What follows below is a personal update, copied from an email sent to a professor who has encouraged and challenged me over the past two years. I thought it might be of general interest to those who read this blog (more so than my usual fair, anyway), so I’ve posted it here.
I finished both my Econ and History capstone courses this spring. I have one more semester, before I graduate in December. I’m excited for the fall–in addition to (hopefully!) being an ECNS 292 peer leader, I’ll be taking an econometrics class, more computer science, and a math class or two.
As an aside–if I have one regret about my college career to date, it’s that I didn’t take more math as an underclassman. Lower division Econ courses are mostly conceptual, but some upper division courses are very mathematically rigorous. I’m proud of the “B” I earned in Econ 401 last fall–but I might have been able to earn an “A” if I had taken multivariable calculus. And, even if I don’t anticipate ever extensively using math in a future career, solid math skills are essential for doing well on the GRE and GMAT.
I have an internship this summer in Scottsdale, AZ at my brother-in-law’s pain clinic. Though obtained through blatant nepotism, it’s a fantastic opportunity, and I’m thoroughly appreciative. I’ll be managing his clinic’s transition to a new Electronic Medical Record system–which I expect will be an invaluable stepping stone to grad school or a future career.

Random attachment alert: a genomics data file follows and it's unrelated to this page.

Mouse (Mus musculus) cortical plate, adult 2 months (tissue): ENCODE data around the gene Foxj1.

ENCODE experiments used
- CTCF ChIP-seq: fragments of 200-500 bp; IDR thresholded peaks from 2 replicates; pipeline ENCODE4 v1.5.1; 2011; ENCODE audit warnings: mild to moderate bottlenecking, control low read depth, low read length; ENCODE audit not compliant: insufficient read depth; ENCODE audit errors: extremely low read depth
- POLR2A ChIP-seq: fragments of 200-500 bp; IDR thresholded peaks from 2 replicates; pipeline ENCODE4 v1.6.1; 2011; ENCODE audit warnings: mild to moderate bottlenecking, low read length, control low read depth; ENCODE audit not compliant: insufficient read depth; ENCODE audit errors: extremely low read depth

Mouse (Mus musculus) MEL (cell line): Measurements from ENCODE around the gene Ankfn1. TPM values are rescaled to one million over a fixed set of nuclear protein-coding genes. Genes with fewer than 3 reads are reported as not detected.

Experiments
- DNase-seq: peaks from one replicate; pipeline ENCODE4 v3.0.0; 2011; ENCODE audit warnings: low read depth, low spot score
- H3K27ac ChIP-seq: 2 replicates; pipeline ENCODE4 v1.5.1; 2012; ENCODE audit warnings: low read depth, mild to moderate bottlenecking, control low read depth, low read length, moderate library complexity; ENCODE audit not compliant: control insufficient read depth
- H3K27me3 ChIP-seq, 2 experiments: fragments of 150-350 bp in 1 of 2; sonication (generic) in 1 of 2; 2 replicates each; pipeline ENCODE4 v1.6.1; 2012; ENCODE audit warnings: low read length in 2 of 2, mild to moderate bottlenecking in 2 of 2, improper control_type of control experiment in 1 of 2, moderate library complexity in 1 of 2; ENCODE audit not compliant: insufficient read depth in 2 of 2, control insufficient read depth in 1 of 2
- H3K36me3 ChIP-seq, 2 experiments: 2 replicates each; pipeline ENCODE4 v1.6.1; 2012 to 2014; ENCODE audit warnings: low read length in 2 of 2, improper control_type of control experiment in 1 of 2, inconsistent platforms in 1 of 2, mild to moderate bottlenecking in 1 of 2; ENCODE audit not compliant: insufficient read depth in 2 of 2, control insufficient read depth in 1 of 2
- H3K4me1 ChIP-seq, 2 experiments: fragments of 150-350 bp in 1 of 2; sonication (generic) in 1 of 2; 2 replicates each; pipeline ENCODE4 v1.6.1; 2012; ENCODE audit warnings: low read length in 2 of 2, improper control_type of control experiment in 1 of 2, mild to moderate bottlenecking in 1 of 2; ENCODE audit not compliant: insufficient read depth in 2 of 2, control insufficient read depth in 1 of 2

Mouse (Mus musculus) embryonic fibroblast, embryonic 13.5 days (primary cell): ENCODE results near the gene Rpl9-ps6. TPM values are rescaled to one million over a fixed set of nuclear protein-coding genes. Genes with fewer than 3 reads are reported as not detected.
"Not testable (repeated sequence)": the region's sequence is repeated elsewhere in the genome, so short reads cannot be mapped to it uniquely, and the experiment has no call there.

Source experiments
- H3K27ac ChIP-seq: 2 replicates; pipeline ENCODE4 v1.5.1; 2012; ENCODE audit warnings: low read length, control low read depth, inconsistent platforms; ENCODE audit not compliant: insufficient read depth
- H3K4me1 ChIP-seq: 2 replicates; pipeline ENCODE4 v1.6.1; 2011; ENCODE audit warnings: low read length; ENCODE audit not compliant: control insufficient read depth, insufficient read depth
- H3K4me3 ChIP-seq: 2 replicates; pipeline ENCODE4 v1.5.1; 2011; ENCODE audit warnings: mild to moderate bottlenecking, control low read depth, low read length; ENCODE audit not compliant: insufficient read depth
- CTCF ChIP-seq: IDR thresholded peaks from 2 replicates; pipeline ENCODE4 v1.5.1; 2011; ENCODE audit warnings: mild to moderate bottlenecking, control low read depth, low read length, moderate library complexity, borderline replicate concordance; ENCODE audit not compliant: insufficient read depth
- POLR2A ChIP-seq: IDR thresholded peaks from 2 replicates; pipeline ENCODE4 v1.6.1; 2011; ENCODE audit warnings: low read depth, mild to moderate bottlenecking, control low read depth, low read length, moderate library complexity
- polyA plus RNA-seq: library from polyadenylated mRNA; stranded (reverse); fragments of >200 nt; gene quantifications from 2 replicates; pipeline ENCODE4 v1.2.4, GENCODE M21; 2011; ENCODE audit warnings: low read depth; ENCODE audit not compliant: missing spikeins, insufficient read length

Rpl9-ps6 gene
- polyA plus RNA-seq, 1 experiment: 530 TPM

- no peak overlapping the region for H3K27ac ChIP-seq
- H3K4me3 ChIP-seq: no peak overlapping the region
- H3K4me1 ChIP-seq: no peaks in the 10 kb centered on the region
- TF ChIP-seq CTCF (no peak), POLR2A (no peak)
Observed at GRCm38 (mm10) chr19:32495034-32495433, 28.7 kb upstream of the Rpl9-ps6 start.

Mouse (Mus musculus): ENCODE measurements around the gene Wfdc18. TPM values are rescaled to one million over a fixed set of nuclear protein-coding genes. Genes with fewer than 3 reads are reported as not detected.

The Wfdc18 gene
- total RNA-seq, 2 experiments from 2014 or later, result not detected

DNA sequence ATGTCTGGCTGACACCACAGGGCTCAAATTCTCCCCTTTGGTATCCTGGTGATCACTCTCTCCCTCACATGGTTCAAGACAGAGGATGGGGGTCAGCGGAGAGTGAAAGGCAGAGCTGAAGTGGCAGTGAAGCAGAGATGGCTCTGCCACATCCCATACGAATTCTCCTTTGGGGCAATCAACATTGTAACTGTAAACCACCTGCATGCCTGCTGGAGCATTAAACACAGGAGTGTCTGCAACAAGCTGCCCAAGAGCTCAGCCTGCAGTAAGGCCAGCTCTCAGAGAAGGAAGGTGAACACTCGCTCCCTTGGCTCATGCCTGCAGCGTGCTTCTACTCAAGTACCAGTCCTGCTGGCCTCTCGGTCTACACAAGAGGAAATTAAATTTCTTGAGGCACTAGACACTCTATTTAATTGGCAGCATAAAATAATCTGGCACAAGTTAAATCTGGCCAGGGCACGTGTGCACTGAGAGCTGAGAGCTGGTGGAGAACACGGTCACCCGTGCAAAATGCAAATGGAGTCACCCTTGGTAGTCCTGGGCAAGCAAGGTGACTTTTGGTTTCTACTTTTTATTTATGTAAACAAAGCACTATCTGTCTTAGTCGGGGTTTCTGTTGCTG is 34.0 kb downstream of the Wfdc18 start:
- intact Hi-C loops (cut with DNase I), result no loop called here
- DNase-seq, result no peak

Speaking of which–after four years of denial–I’ve finally realized that my future is going to be in Information Systems.
I had thought, in high school, that I wanted to go into Information Technology. Unfortunately, my high school exposure to IT was limited primarily to the commoditized (and endlessly dull!) repair-and-maintain side of IT. Exposure to higher level IT tasks (designing systems and solving problems using technology–or Information Systems, broadly) has rekindled my interest.
Reading Mountains Beyond Mountains (a biography of Dr. Paul Farmer, humanitarian extraordinaire, by Tracy Kidder) created in me a sense of guilt for having unrealized potential to positively affect the world. Similarly, reading The World is Flat (by Thomas Friedman) has imbued me with a sense of obligation to excel in a field that makes America–and its economy–stronger and more affluent. I see Information Systems as a field where I can apply my skills to create tangible social value.
My plan has been to graduate in December, and spend the spring applying to grad schools with IS or Management IS programs. Depending on how well things to this summer, however, I may try to directly enter the job market after I graduate. As this point, I’m struggling to put my finger on the skill set or ability required for me to succeed that 1) I don’t already have, and 2) can’t learn on my own, and that 3) grad school would provide me with. I’m eager to continue to build my “human capital,” but I’m beginning to believe that entering the job market (or striking out on my own) might better serve that end than grad school.
I leave for Scottsdale as soon as I finish the packing frenzy that will be my life for the next two days. I’m looking forward to seeing friends and family in Laramie and Cheyenne as I drive my newly repaired motorbike to the Sunshine state.